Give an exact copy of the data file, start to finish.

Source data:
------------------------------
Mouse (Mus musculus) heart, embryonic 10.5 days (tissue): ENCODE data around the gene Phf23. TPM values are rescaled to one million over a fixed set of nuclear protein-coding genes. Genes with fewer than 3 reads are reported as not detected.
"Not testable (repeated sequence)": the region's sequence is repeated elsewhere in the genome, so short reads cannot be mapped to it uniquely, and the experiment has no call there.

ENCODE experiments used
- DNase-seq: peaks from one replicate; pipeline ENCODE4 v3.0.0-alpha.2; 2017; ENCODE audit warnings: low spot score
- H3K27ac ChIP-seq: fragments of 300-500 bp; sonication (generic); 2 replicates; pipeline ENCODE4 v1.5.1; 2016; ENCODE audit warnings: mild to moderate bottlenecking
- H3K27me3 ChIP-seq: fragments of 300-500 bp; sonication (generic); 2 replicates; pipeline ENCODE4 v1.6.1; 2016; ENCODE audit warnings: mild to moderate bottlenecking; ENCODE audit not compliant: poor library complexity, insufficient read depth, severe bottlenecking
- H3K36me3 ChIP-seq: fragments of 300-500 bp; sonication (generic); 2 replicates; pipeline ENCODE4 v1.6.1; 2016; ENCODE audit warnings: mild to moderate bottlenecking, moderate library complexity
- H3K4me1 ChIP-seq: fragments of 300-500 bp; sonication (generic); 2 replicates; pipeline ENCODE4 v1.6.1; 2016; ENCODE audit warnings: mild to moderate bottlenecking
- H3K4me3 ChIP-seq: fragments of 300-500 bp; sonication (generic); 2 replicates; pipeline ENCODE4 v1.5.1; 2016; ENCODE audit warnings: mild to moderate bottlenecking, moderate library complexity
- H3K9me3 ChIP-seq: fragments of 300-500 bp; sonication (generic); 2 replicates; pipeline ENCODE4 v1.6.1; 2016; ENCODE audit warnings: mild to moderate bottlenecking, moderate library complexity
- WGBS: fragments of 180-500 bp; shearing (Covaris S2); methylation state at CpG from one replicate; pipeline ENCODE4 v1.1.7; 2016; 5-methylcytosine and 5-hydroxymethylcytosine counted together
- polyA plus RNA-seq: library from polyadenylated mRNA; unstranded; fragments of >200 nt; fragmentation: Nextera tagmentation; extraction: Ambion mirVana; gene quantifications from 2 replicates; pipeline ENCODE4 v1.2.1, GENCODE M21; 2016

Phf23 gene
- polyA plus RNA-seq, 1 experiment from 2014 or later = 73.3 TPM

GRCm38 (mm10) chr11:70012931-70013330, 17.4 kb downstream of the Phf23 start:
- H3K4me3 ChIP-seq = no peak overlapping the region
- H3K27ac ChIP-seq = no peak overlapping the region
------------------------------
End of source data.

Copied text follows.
Mouse (Mus musculus) heart, embryonic 10.5 days (tissue): ENCODE data around the gene Phf23. TPM values are rescaled to one million over a fixed set of nuclear protein-coding genes. Genes with fewer than 3 reads are reported as not detected.
"Not testable (repeated sequence)": the region's sequence is repeated elsewhere in the genome, so short reads cannot be mapped to it uniquely, and the experiment has no call there.

ENCODE experiments used
- DNase-seq: peaks from one replicate; pipeline ENCODE4 v3.0.0-alpha.2; 2017; ENCODE audit warnings: low spot score
- H3K27ac ChIP-seq: fragments of 300-500 bp; sonication (generic); 2 replicates; pipeline ENCODE4 v1.5.1; 2016; ENCODE audit warnings: mild to moderate bottlenecking
- H3K27me3 ChIP-seq: fragments of 300-500 bp; sonication (generic); 2 replicates; pipeline ENCODE4 v1.6.1; 2016; ENCODE audit warnings: mild to moderate bottlenecking; ENCODE audit not compliant: poor library complexity, insufficient read depth, severe bottlenecking
- H3K36me3 ChIP-seq: fragments of 300-500 bp; sonication (generic); 2 replicates; pipeline ENCODE4 v1.6.1; 2016; ENCODE audit warnings: mild to moderate bottlenecking, moderate library complexity
- H3K4me1 ChIP-seq: fragments of 300-500 bp; sonication (generic); 2 replicates; pipeline ENCODE4 v1.6.1; 2016; ENCODE audit warnings: mild to moderate bottlenecking
- H3K4me3 ChIP-seq: fragments of 300-500 bp; sonication (generic); 2 replicates; pipeline ENCODE4 v1.5.1; 2016; ENCODE audit warnings: mild to moderate bottlenecking, moderate library complexity
- H3K9me3 ChIP-seq: fragments of 300-500 bp; sonication (generic); 2 replicates; pipeline ENCODE4 v1.6.1; 2016; ENCODE audit warnings: mild to moderate bottlenecking, moderate library complexity
- WGBS: fragments of 180-500 bp; shearing (Covaris S2); methylation state at CpG from one replicate; pipeline ENCODE4 v1.1.7; 2016; 5-methylcytosine and 5-hydroxymethylcytosine counted together
- polyA plus RNA-seq: library from polyadenylated mRNA; unstranded; fragments of >200 nt; fragmentation: Nextera tagmentation; extraction: Ambion mirVana; gene quantifications from 2 replicates; pipeline ENCODE4 v1.2.1, GENCODE M21; 2016

Phf23 gene
- polyA plus RNA-seq, 1 experiment from 2014 or later = 73.3 TPM

GRCm38 (mm10) chr11:70012931-70013330, 17.4 kb downstream of the Phf23 start:
- H3K4me3 ChIP-seq = no peak overlapping the region
- H3K27ac ChIP-seq = no peak overlapping the region